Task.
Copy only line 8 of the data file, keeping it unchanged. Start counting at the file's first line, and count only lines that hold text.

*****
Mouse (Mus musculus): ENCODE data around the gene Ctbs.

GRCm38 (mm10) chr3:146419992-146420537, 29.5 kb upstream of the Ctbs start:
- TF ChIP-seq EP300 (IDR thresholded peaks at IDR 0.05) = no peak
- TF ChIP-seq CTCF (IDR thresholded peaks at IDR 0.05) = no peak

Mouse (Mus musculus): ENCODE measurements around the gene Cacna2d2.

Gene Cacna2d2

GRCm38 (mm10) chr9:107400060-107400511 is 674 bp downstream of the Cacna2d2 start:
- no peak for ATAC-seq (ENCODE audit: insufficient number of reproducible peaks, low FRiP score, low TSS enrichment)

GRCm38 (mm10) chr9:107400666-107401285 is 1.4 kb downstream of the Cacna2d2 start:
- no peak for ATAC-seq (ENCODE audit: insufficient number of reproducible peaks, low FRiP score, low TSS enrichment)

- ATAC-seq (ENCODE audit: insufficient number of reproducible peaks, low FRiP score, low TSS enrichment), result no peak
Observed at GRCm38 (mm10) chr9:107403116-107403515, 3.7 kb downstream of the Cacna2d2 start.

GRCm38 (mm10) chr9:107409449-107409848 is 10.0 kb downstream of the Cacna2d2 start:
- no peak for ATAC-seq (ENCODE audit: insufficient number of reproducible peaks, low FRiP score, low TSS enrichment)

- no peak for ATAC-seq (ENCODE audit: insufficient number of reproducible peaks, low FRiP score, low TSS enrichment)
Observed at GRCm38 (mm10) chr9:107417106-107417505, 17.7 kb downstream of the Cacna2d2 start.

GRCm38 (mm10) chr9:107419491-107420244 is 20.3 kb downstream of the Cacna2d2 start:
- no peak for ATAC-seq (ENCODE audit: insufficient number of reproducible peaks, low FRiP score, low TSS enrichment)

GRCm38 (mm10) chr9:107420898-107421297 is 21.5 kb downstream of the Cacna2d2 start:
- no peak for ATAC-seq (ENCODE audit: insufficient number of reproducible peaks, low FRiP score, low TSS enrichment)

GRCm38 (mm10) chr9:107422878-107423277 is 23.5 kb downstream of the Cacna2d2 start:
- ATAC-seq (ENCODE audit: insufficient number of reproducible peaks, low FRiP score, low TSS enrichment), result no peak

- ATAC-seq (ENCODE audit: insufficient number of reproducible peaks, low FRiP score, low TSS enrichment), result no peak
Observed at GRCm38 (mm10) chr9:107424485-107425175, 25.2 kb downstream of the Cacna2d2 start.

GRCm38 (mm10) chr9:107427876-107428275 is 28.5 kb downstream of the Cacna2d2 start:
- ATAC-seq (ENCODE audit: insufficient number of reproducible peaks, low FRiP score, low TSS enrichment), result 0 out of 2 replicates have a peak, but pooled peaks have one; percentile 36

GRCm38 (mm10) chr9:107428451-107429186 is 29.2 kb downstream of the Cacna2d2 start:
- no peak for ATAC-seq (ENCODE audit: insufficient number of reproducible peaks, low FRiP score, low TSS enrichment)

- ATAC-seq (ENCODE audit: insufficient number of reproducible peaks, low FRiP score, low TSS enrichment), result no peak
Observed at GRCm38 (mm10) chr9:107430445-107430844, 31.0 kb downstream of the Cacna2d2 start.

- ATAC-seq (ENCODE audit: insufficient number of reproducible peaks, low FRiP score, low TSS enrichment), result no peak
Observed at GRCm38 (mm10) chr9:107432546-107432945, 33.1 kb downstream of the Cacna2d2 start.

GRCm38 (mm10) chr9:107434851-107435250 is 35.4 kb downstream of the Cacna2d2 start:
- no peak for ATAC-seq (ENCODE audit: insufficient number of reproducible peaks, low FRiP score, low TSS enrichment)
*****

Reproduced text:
- no peak for ATAC-seq (ENCODE audit: insufficient number of reproducible peaks, low FRiP score, low TSS enrichment)